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God keeps his holy mysteries

Just on the outside of man's dream.
In diapason slow, we think
To hear their pinions rise and sink,
While they float pure beneath his eyes,

Like swans adown a stream.
Things nameless ! which, in passing so,

Do stroke us with a subtle grace.
We say, “Who passes ??—they are dumb,
We cannot see them go or come.
Their touches fall soft, cold, as snow

Upon a blind man's face.
Yet, touching so, they draw above

Our common thoughts to Heaven's unknown;
Our daily joy and pain advance
To a divine significance,-
Our human love-0 mortal love,

That light is not its own!
And sometimes horror, chills our blood

To be so near such mystic Things,
And we wrap round us, for defence,
Our purple manners, moods of sense
As angels, from the face of God,

Stand hidden in their wings.

And sometimes, through life's heavy swound

We grope for them !-with strangled breath We stretch our hands abroad and try To reach them in our agony,— And widen, so, the broad life-wound Which soon is large enough for death.

Mrs. Browning,

XXIX.

AMONG THE HYACINTHS.

We have left the world behind

We have lost the beaten track,
And the hum of the city upon the wind

We have only to guide us back.

Oh! this is indeed to live,

To be free to dream and to dare When all that the busy world can give,

Is a murmur on the air.

In the wood where the hyacinths grow;

And the earth is as blue as the sky, We wander to-day till the sun sinks low,

And the rosy shadows die;

Till the day, with its soul of flame,

Till the beautiful day shall die;
To return, but not to return the same,

With one cloud in the changing sky.

So but once we may live these hours,

So reckless and radiant and gay; But once may gather these wild-wood flowers,

That wither ere close of day.

For the bright spring moments die,

As the blossoms perish and fade;
And the careless jest and the low reply,

Are past with the light and shade.

And through life, ah! never again

Will the same brief hour return, With alternate throb of joy and pain,

In the hearts that beat and burn.

But who leaves the world behind,

To go from the beaten track,
Should hear low voices upon the wind,

That sweetly call him back :

That breathe from the wild-wood flowers

That cry in the murmuring stream, “This mortal and earnest life of ours,

Was given us not to dream;

“To question its depth and truth,

Or to fear its darkening close ;
But to do great deeds in our golden youth,

And to scorn the slave's repose :

“To scorn the slave, who lies,

And basks in the summer sun,
Who leaves to lament him when he dies,

On the wide world's face, not one.

“Then up from amongst the flowers,

The path is wide and free,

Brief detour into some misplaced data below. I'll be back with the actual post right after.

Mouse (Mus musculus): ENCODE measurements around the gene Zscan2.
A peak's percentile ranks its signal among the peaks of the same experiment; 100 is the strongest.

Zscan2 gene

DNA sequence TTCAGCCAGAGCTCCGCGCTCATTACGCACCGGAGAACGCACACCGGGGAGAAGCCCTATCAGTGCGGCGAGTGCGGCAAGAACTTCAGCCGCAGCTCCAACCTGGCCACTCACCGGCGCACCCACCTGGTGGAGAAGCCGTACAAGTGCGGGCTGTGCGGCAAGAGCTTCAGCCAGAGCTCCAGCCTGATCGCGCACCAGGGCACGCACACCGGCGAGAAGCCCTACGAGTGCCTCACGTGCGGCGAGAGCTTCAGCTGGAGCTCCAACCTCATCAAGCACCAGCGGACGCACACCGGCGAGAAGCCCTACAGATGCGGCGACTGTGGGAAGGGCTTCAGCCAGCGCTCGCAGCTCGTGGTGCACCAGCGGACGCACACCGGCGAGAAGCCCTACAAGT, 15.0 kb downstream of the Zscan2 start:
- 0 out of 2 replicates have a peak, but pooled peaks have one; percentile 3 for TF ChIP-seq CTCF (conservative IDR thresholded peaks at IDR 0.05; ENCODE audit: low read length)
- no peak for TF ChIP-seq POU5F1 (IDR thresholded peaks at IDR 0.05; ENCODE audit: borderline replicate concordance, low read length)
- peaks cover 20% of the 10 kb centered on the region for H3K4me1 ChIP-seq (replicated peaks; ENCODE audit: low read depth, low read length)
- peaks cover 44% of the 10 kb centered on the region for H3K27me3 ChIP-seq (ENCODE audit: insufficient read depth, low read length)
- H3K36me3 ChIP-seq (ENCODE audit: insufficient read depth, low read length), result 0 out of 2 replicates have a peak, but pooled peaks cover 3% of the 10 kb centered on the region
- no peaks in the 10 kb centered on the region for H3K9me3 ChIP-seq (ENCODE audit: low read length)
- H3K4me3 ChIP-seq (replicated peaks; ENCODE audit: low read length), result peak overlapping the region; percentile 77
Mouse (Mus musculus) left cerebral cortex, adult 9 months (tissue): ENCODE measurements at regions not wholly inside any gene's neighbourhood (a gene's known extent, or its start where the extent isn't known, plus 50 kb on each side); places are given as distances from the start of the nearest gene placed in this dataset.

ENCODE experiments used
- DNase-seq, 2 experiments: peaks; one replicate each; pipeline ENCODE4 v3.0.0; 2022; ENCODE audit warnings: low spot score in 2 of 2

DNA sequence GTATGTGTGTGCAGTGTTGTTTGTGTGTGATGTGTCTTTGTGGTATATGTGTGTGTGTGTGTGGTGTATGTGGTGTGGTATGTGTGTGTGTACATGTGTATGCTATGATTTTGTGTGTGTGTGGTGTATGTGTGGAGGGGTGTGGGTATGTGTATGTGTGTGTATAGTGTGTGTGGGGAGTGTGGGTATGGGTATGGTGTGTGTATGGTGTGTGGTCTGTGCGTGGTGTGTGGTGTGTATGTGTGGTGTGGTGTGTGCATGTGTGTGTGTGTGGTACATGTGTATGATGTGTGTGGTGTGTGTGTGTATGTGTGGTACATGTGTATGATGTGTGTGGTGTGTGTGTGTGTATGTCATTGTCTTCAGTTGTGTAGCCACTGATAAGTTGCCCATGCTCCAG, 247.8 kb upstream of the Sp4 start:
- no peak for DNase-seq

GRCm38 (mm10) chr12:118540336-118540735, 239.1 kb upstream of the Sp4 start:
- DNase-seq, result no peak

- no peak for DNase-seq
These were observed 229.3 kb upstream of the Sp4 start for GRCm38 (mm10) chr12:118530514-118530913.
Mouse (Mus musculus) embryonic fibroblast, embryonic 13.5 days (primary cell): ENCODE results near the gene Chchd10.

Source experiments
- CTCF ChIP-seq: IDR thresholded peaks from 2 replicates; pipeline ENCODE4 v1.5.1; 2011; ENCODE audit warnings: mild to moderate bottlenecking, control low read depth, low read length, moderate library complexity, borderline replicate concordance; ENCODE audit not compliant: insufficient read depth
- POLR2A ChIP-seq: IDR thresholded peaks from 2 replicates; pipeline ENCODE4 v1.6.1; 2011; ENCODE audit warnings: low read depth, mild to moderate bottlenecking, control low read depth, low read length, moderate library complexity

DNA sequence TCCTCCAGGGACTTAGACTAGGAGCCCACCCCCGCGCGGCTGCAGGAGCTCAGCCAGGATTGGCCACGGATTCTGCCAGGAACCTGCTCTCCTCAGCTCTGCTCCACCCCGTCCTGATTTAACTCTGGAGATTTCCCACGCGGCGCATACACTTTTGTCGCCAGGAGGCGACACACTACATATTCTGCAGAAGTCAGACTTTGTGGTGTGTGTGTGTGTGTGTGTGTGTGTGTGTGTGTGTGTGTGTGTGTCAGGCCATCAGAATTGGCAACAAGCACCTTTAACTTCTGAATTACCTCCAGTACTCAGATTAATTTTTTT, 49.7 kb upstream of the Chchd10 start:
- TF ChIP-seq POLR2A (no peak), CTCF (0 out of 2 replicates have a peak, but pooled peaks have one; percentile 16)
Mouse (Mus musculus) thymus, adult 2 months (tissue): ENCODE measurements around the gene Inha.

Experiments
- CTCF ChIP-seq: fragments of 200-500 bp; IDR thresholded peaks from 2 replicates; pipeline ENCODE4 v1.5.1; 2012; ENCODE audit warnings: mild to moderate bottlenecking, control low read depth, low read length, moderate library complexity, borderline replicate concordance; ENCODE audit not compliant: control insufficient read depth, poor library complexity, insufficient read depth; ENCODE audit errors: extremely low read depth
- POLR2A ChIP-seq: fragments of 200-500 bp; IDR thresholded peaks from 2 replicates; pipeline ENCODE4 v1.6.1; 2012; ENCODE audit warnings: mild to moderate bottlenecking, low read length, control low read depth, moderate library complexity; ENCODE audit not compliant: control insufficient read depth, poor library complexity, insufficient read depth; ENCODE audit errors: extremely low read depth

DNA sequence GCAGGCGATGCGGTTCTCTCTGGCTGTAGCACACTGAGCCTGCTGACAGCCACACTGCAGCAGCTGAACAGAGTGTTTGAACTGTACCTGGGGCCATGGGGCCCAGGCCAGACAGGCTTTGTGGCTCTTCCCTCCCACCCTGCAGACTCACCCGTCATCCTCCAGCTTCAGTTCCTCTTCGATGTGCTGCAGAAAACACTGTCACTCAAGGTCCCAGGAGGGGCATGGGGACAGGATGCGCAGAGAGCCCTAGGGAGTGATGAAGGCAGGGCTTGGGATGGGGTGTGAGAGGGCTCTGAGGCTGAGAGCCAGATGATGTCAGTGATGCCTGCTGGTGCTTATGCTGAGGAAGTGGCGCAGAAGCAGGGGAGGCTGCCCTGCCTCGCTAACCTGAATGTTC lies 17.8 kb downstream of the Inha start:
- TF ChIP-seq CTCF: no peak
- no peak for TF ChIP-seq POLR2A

And earth claims of man his noblest powers,

To conquer her misery.”

Miss Braddon. Orat qui laborat.

Pause not to dream of the future before us :
Pause not to weep the wild cares that come o'er us,
Hark how Creation's deep musical chorus,

Unintermitting goes up into heaven!
Never the ocean wave falters in flowing:
Never the little seed stops in its growing:
More and more richly the rose-heart keeps glowing,

Till from its nourishing stem it is riven.

“ Labour is worship!” the robin is singing :
“Labour is worship!" the wild bee is ringing :
Listen ! that eloquent music upspringing

Speaks to thy soul from out nature’s great heart. From the dark cloud flows the life-giving shower ; From the rough sod blows the soft-breathing flower ; From the small insect the rich coral bower;

Only man, in the plan, shrinks from his part.

Labour is life !—'tis the still water faileth ;
Idleness ever despaireth, bewaileth ;
Keep the watch wound, for the dark rust assaileth,

Flowers droop and die in the stillness of noon.
Labour is glory! the flying cloud lightens ;
Only the waving wing changes and brightens ;
Idle hearts only the dark future frightens;

Play the sweet keys would'st thou keep them in tune!

Labour is rest from the sorrows that greet us,
Rest from all petty vexations that meet us;
Rest from sin promptings that ever entreat us ;

Rest from world-syrens that lure us to ill.
Work—and pure slumbers shall wait on thy pillow,
Work—thou shalt ride over care's coming billow,
Lie not down wearied 'neath woe’s weeping willow,

Work with a stout heart and resolute will.

Labour is health-lo! the husbandman reaping,
How through his veins goes the life-current leaping!
How his strong arm in its stalwart pride sweeping,

True as a sunbeam the swift sickle guides;
Labour is wealth-in the sea the pearl groweth,
Rich the Queen's robe from the frail cocoon floweth,
From the fine acorn the strong forest bloweth,

Temple and statue the marble block hides.

Droop not though shame, sin and anguish are round thee; Bravely fling off the cold chain that hath bound thee; Look to yon blue heaven smiling beyond thee;

Rest not content in thy darkness—a clod, Work—for some good, be it ever so slowly; Cherish some flower, be it ever so lowly; Labour—all labour is noble and holy,

Let thy great deeds be thy prayer to thy God.

F. S. Osgood.

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